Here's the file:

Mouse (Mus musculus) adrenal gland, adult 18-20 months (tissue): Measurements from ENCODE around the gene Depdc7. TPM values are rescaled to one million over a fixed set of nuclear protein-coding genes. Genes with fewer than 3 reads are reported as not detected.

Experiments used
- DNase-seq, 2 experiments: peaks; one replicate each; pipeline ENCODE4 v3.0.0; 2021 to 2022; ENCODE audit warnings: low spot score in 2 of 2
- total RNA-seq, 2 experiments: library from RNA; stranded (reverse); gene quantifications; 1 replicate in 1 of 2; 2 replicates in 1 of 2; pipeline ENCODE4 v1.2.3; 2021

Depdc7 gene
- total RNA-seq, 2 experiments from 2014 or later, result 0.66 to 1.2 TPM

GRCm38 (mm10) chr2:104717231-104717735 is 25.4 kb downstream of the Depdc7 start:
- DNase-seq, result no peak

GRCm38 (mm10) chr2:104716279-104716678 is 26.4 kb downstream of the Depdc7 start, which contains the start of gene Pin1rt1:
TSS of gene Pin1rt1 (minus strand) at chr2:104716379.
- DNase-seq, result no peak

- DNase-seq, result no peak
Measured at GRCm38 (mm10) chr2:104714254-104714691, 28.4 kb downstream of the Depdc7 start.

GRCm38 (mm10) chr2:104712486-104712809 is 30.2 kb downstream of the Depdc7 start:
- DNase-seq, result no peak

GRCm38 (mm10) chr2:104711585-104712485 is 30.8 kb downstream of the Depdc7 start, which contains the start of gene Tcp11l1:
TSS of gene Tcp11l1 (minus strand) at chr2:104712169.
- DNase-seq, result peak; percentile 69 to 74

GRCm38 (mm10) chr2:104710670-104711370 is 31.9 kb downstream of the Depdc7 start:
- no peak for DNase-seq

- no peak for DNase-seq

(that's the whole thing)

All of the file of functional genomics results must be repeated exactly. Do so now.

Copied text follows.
Mouse (Mus musculus) adrenal gland, adult 18-20 months (tissue): Measurements from ENCODE around the gene Depdc7. TPM values are rescaled to one million over a fixed set of nuclear protein-coding genes. Genes with fewer than 3 reads are reported as not detected.

Experiments used
- DNase-seq, 2 experiments: peaks; one replicate each; pipeline ENCODE4 v3.0.0; 2021 to 2022; ENCODE audit warnings: low spot score in 2 of 2
- total RNA-seq, 2 experiments: library from RNA; stranded (reverse); gene quantifications; 1 replicate in 1 of 2; 2 replicates in 1 of 2; pipeline ENCODE4 v1.2.3; 2021

Depdc7 gene
- total RNA-seq, 2 experiments from 2014 or later, result 0.66 to 1.2 TPM

GRCm38 (mm10) chr2:104717231-104717735 is 25.4 kb downstream of the Depdc7 start:
- DNase-seq, result no peak

GRCm38 (mm10) chr2:104716279-104716678 is 26.4 kb downstream of the Depdc7 start, which contains the start of gene Pin1rt1:
TSS of gene Pin1rt1 (minus strand) at chr2:104716379.
- DNase-seq, result no peak

- DNase-seq, result no peak
Measured at GRCm38 (mm10) chr2:104714254-104714691, 28.4 kb downstream of the Depdc7 start.

GRCm38 (mm10) chr2:104712486-104712809 is 30.2 kb downstream of the Depdc7 start:
- DNase-seq, result no peak

GRCm38 (mm10) chr2:104711585-104712485 is 30.8 kb downstream of the Depdc7 start, which contains the start of gene Tcp11l1:
TSS of gene Tcp11l1 (minus strand) at chr2:104712169.
- DNase-seq, result peak; percentile 69 to 74

GRCm38 (mm10) chr2:104710670-104711370 is 31.9 kb downstream of the Depdc7 start:
- no peak for DNase-seq

- no peak for DNase-seq